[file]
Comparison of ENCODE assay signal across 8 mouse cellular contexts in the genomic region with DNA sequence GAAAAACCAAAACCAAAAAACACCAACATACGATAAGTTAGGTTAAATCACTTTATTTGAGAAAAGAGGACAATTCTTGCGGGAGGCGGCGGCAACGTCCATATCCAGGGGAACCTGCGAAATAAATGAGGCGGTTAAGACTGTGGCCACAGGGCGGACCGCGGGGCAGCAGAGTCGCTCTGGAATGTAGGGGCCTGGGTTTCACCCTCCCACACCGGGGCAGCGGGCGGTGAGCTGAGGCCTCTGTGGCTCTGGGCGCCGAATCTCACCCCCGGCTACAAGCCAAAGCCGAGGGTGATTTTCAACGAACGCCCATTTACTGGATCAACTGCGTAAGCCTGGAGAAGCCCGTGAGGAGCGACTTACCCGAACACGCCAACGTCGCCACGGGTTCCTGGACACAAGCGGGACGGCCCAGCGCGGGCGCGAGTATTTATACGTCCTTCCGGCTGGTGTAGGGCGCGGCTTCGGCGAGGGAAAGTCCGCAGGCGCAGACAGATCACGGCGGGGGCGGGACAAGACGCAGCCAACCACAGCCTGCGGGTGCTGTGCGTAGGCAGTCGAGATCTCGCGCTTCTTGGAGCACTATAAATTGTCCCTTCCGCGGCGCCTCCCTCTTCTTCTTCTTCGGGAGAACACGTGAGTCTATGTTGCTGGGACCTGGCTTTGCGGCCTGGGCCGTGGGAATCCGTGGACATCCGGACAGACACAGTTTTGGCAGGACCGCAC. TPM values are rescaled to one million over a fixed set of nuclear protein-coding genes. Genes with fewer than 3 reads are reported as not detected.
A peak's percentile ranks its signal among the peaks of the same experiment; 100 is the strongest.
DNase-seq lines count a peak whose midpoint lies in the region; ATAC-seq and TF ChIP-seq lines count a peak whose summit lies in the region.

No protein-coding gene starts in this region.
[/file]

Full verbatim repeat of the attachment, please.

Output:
Comparison of ENCODE assay signal across 8 mouse cellular contexts in the genomic region with DNA sequence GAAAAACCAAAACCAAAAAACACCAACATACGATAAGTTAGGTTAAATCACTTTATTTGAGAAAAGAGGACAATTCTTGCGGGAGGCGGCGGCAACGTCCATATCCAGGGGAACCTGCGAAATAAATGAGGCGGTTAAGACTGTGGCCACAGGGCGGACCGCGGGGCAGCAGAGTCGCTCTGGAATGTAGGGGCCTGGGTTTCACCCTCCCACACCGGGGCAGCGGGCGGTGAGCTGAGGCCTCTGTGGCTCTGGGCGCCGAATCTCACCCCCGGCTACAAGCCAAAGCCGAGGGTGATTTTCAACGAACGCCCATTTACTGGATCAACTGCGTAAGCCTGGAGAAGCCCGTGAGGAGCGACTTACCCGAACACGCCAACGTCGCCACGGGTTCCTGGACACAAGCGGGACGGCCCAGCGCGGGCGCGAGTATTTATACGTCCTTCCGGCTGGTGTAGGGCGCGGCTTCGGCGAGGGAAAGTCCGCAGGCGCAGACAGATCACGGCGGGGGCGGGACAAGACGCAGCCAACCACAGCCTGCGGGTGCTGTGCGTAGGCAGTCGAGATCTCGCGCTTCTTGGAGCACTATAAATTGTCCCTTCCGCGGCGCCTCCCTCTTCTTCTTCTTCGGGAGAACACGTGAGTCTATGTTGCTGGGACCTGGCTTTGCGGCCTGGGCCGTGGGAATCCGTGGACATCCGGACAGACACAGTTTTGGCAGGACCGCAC. TPM values are rescaled to one million over a fixed set of nuclear protein-coding genes. Genes with fewer than 3 reads are reported as not detected.
A peak's percentile ranks its signal among the peaks of the same experiment; 100 is the strongest.
DNase-seq lines count a peak whose midpoint lies in the region; ATAC-seq and TF ChIP-seq lines count a peak whose summit lies in the region.

No protein-coding gene starts in this region.